Forget everything else. just look at this picture! Forgive the quality, see the content!
My blog goes big picture sometimes- the role of nation states, game theory and development, musing about climate change or funder/NGO relationships…Lets go little picture this time. Today I cycled to an NGO I work with where project manager Surender showed me this- a photo of a little girl writing in a book on the floor of a village house in the back of beyond in the Indian Himalayas while some women look on. So what?
A few weeks ago the NGO team and I were in the village sitting in on a women’s self help group (SHG) meeting. The Indian government gives money to kick-start such groups which then, hopefully, use the money to start businesses or loan amongst themselves for family needs. Our team’s development aim goes beyond that. For us money and business is an output, the outcomes we are chasing are women networking, feeling empowered, identifying and acting on their own and their community's needs,... we want to kick-start a new culture. The NGO has had some great successes previously through SHGs. One group of women bought an electric flour mill and charge local (male) farmers to use it. Beyond the revenue for them this is about confidence, providing a much needed community service and challenging stereotyped gender roles. Its a great approach.
Anyway, back in the SHG a man and his wife walked in. He was carrying their 12 year old daughter who has poorly developed legs and is unable to walk. They were tender and gentle with her. The man had come to look after Sunita (name changed) while his wife, participated in the meeting. It soon transpired that the group's biggest hurdle was banking. None of them could read nor write so they depend on a man to do their banking. Where's the women's empowerment in that?
Well we asked Sunita who confidently affirmed she can read and write and we floated her becoming the group secretary. No decision was made, but a seed was planted. Now a few weeks later Sunita is indeed the secretary and our NGO will pay her a small sum each month for her duties and…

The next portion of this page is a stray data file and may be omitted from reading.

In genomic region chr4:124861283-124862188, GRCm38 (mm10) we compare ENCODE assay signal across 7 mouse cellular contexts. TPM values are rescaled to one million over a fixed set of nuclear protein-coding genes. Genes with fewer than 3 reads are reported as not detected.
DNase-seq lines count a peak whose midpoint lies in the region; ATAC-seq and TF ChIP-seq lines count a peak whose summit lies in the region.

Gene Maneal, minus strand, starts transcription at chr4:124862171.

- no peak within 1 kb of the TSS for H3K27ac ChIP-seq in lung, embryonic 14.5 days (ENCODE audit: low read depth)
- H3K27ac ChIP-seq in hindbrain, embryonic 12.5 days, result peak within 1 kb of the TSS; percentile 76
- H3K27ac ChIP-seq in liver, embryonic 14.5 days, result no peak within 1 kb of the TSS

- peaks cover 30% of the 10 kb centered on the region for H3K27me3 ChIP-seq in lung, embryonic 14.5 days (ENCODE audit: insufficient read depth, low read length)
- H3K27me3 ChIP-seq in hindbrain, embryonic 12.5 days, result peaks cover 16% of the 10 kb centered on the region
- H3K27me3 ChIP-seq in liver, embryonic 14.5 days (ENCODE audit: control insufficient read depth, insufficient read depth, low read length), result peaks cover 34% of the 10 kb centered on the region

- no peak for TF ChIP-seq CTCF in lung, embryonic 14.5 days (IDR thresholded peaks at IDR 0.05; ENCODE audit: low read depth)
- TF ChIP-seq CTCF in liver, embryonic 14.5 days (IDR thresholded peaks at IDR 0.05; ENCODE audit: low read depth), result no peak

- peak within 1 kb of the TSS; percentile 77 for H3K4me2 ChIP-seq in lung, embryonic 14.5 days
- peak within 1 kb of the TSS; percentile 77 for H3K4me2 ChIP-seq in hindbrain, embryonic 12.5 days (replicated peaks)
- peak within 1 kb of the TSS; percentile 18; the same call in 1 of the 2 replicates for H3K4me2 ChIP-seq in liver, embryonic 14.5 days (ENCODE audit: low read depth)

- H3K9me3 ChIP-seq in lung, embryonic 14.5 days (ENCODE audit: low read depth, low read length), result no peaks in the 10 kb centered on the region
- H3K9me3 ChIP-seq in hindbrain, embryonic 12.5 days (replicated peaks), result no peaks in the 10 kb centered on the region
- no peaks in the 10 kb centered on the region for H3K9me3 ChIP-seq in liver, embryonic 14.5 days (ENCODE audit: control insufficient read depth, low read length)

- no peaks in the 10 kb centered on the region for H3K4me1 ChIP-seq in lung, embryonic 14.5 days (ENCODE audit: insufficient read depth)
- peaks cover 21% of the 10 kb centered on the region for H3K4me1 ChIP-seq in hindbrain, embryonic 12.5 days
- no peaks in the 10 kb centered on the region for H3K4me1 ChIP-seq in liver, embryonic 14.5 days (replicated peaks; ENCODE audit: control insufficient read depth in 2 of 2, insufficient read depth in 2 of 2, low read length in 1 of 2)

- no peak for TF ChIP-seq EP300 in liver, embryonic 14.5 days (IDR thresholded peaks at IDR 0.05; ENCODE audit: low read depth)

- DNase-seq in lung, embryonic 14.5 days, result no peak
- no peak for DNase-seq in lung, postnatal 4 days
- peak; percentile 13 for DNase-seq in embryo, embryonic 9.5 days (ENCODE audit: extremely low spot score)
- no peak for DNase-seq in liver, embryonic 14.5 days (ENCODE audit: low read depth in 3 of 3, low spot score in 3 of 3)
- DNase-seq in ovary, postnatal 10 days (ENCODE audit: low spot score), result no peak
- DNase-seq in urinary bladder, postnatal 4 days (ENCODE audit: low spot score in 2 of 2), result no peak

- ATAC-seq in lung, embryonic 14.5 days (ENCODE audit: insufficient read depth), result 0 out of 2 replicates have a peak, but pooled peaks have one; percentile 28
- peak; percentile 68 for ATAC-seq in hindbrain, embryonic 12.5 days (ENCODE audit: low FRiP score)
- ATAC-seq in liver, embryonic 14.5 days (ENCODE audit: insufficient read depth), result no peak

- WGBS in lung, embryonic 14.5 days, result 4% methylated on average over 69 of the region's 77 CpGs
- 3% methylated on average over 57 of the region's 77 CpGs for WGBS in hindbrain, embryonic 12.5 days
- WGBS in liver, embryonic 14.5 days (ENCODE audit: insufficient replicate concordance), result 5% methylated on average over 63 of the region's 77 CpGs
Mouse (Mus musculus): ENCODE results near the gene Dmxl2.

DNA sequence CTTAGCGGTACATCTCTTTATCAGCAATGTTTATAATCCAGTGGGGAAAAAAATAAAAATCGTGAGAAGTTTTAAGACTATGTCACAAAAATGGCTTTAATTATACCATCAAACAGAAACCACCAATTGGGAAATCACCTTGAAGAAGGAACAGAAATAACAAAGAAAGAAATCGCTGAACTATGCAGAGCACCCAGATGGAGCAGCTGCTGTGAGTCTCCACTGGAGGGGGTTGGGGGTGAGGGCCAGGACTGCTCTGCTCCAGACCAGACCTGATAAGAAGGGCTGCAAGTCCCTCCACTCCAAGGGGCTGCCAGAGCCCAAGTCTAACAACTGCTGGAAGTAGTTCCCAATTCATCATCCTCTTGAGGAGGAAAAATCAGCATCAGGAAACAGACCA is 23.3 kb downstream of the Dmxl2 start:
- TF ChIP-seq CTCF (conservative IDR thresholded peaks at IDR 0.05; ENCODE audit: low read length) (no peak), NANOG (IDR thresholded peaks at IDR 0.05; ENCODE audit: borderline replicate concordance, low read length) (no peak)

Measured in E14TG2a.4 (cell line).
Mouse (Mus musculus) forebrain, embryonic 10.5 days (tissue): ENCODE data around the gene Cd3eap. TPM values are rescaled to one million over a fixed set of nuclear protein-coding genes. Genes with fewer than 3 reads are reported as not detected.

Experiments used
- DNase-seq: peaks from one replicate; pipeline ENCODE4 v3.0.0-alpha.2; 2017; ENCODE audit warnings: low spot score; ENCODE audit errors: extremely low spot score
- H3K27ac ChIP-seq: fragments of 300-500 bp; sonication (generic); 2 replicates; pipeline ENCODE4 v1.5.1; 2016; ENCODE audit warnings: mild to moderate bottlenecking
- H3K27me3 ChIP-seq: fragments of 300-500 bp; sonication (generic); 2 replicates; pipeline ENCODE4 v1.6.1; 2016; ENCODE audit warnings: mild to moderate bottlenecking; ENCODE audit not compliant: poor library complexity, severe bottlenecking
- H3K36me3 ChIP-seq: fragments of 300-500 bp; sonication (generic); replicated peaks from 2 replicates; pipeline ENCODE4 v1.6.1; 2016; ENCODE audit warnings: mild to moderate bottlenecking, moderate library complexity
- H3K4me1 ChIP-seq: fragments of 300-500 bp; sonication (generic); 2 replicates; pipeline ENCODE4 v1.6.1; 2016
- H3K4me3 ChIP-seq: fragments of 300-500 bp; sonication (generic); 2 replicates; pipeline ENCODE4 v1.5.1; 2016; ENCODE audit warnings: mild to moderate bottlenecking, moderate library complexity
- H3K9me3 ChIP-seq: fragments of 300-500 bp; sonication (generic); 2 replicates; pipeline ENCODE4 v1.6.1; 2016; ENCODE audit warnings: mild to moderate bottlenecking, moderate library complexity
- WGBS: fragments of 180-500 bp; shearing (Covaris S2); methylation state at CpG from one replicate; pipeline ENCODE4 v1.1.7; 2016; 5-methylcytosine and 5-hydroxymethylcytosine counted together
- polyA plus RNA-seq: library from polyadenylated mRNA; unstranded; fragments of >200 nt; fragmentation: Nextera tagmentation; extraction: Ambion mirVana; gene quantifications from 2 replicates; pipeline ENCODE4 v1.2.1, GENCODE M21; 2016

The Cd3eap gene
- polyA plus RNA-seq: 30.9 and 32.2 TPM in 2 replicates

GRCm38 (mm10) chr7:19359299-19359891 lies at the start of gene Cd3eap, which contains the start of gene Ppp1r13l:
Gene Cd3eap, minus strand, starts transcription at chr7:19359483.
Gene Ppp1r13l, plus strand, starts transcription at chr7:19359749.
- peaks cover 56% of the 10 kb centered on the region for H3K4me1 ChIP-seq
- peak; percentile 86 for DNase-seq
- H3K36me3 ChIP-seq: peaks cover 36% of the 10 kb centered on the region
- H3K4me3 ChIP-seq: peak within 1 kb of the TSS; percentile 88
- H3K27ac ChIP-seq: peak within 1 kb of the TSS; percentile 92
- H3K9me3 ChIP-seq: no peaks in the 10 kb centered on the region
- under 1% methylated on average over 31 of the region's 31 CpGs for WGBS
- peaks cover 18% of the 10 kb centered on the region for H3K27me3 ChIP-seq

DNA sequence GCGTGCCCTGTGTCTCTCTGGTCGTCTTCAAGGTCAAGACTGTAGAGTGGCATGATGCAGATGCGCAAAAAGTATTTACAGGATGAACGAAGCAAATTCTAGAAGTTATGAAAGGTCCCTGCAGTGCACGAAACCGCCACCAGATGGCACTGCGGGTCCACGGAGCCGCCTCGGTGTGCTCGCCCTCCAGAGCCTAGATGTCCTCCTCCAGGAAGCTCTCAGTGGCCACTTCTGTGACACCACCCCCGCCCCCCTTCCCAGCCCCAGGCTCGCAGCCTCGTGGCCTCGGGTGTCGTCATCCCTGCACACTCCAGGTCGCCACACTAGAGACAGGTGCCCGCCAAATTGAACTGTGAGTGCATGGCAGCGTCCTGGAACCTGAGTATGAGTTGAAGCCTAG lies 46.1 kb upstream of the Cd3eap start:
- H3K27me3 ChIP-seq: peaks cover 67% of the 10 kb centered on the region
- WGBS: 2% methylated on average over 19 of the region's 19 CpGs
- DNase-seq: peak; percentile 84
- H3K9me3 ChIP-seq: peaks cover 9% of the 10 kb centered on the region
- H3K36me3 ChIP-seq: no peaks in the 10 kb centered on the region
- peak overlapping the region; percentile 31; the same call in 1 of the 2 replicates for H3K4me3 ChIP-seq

Its development. Its an outcome. It’s a new behaviour, predicated on a new attitude and new relationships. Sunita is not disabled, she's differently abled. The community is using one of its own resources- a human one. A group of women that could not function independently now can. A girl has a role, confidence and new horizons. A different life is possible for Sunita and other disabled children. Sunita's family will get a little money and, more importantly, encouragement. A community has an advocate (she's already asked to be taken to the government to tell them to pay the allowances due to disabled people).. We have ideas for getting her to lead a disabled group herself, to engage with a young peoples group the NGO facilitates, perhaps an article about her in a state-wide newspaper on World Disability Day…. Suddenly our development ground is so much more fertile. Seeds everywhere!
This is emergent development- Nowhere in the project proposal did the NGO plan for disbled people to do secretarial work. This just emerged from a team which understands its own vision engaging with a community able to express its needs. It emerged with the NGO doing very little yet creating so many possibilities. Essentially we facilitated new thinking and relationships and thus allowed the community to use resources they already have. They have re-organised themselves in a way that is better for everyone. That’s all. That’s a lot. Thats the best development.
Today in the NGO office we looked at the Vision on the wall rippling with phrases like “new behaviour attitudes and relationships” “Inclusion of the most vulnerable” “new culture” “evey individual living to their full potential” . We similed at each other knowing all that is possible. We felt glad that "boundary partners" (an Outcome Mapping term ) have connected (one staff member is responsible for disabled people and their families, another for women in Self Help Groups). We wondered what else Sunita might do to mobilize other differently abled people. We wondered what else we might do with Sunita's extraordinary parents (anyone who tenderly brings up a disabled child is extraordinary, especially a couple in a low-resource Indian village who persevere to get her through school) We dreamed of other seeds that might sprout from this emergent outcome. Today we knew we'd touched that most elusive thing- development. Good change. Hope.
Sure its but an infinitisemal change on this gorgeous, ugly, unjust, wonderful, unequal surprising planet but its a huge change in one girls life, one family's esteem, one SHGs functioning... I cycled home, this small picture shining in my mind's eye and a smile flickering on my face.
The Himalayas smiled back.